This post was written by Rich Bosomworth.
This is the fourth post in an on-going series exploring Rancher Server deployment, configuration and extended use. In the last post I detailed how to add an extra level of HA by configuring an AWS EFS volume for shared storage and mounting it using the Rancher-NFS service. In this post we focus on GoCD. GoCD is an open source continuous delivery server developed by Thoughtworks. We adapt the previous configuration with AWS EBS volumes to enable single node HA for GoCD server. We will also be deploying auto-scaled self registering GoCD agents.
Experience with AWS is assumed, along with an understanding of all Rancher related systems from previous posts. Content is best viewed from a desktop or laptop.
Container Clustering with Rancher Server (Part 1) – Local Server Installation on Linux using Vagrant Host Nodes
Container Clustering with Rancher Server (Part 2) – Single Node Resilience in AWS
Container Clustering with Rancher Server (Part 3) – AWS EFS mounts using Rancher-NFS
Container Clustering with Rancher Server (Part 4) – Deploying and Maintaining Containerised GoCD Continuous Delivery
Container Clustering with Rancher Server (Part 5) – Automating the deployment of AWS infrastructure and Rancher with Terraform
Container Clustering with Rancher Server (Part 6) – Creating and deploying custom catalog items for GoCD
Container Clustering with Rancher Server (Part 7) – Stack and service build out to create a custom catalog item for Splunk
Fig:1 represents the underlying infrastructure. It is based on the architecture used in Part 3, but with the following modifications:
- Single Availability Zone for Rancher Hosts
- Rancher AWS EBS Plugin
Fig:2 represents the GoCD deployment layer. This layer sits above the underlying infrastructure. As the post continues we shall examine and explain the configuration and components used.
GoCD and EBS
GoCD server installs its files in the following locations on your file system (i.e. within the Docker container):
/var/lib/go-server #contains the binaries and database
/etc/go #contains the pipeline configuration files
/var/log/go-server #contains the server logs
/usr/share/go-server #contains the start script
/etc/default/go-server #contains all the environment variables with default values.
In absence of an external DB connector (i.e. for AWS RDS) and to facilitate HA, a method of replicating the contents of these locations is required, specifically for /var/lib/go-server and /etc/go.
Tests with the Rancher NFS plugin proved ineffective for different mount points to the same instance. For this reason the Rancher EBS plugin was chosen as it provides options for multi-volume mounts.
As EBS volumes are zone specific the GoCD server host must therefore be single-AZ, in order to facilitate EBS volume re-attach in the event of a container or host failure.
*NOTE* – The method for configuring the Rancher EBS plugin and mounting volumes is different to the procedure for Rancher EFS.
EBS Plugin Configuration
With the EBS plugin installed, within Rancher (under infrastructure/storage) declare x2 storage volumes (Fig:3). We will name our volumes eb1 and ebs2. It is important to specify both the volume type and the volume size.
GoCD Server Service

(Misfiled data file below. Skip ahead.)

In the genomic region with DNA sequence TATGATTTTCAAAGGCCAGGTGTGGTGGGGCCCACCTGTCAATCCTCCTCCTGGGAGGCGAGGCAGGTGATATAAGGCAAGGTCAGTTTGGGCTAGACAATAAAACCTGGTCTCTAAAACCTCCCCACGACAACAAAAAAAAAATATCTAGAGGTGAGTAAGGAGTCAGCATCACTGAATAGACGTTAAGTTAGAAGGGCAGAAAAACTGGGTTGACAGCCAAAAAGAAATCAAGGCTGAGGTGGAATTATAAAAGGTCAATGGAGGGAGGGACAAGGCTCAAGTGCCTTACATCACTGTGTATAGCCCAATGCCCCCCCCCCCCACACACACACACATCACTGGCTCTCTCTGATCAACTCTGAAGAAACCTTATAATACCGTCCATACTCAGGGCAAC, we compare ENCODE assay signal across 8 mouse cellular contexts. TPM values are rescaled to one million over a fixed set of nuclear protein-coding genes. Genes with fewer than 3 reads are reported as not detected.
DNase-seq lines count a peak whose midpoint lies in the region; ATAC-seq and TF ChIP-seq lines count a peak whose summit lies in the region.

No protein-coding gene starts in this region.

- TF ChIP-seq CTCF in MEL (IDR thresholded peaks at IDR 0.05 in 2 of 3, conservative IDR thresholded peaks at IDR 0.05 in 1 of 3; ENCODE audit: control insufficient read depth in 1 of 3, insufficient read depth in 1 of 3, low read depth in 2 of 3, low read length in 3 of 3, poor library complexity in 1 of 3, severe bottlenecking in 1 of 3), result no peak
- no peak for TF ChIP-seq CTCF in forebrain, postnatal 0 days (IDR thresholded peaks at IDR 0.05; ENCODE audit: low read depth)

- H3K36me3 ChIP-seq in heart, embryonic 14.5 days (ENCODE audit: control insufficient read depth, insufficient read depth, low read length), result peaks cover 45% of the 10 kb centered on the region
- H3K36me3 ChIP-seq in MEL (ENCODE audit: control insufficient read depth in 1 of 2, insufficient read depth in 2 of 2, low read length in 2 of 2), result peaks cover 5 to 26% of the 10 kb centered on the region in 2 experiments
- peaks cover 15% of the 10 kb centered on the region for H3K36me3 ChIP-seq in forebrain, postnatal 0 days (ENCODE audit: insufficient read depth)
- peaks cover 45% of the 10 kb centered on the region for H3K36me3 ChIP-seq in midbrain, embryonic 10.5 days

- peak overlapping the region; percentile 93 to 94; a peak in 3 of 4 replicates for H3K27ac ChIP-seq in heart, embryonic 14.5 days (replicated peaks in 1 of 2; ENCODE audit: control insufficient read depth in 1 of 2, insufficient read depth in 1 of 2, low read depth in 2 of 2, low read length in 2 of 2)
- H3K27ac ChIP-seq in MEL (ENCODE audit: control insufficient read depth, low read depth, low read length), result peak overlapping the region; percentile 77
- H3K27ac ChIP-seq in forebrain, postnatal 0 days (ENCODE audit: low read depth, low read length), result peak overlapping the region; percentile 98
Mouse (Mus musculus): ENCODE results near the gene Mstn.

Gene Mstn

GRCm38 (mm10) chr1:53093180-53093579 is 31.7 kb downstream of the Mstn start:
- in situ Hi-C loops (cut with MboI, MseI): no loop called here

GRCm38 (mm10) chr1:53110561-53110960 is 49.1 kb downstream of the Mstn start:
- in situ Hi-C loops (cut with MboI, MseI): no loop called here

The GoCD server and agent Rancher catalog items are developed and maintained by Raúl Sánchez. We have forked the catalog and modified the GoCD service to accommodate the latest Docker builds. Our forked repository can be added to your own Rancher build as a Custom Catalog.
*NOTE* – At time of writing GoCD v17+ Docker agents do not auto-register with the GoCD server when deployed within Rancher. The methods in this post are based on v16.12.0.
As shown from Fig:1 and Fig:2, we use separate Rancher hosts for both the GoCD server and the GoCD agents. This is to facilitate single-AZ HA for the GoCD server via EBS volumes. Both sets of hosts are labelled accordingly when deployed (i.e. gosrvhst and goagthst). This enables fixed deployment of each service to the relevant host (Fig:4).
Adding the EBS volumes and mount points for GoCD server is done so via Volumes/Add Volume (Fig:5).
With the GoCD service upgraded and running on gosrvhst, successful EBS volume mounts will be shown as active under Storage Drivers (Fig:6). You can also view the EBS volumes as created in-situ from the EC2 console (Fig:7).
GoCD agents are launched via the same route as the GoCD server service, selecting the host label via scheduling (i.e. goagthst) and ‘upgrading’ the service. As the GoCD agents need to link to the GoCD server service it is important to make sure the stack service is referenced in the configuration options (Fig:8)
When launched, the GoCD agents will auto-register and show as enabled with the GoCD server (Fig:9)
Route53 DNS Plugin
To enable consistency of access in the event of a host or container failure, we use the Rancher Route 53 plugin. The plugin is installed via the Rancher catalog and creates dynamic R53 DNS entries for public facing services. Our method is to create a fixed CNAME record for the dynamic GoCD server service A record (Fig:10)
In the next post we will look at automating deployment of the AWS infrastructure and both the Rancher server and Rancher hosts using Terraform.
If you would like further information on any of the methods and systems detailed in this post, please feel free to get in touch via the comments section, or through our contact page.
The reference material contained within this post expands on the presentation delivered by Matthew Skelton at Continuous Delivery Amsterdam.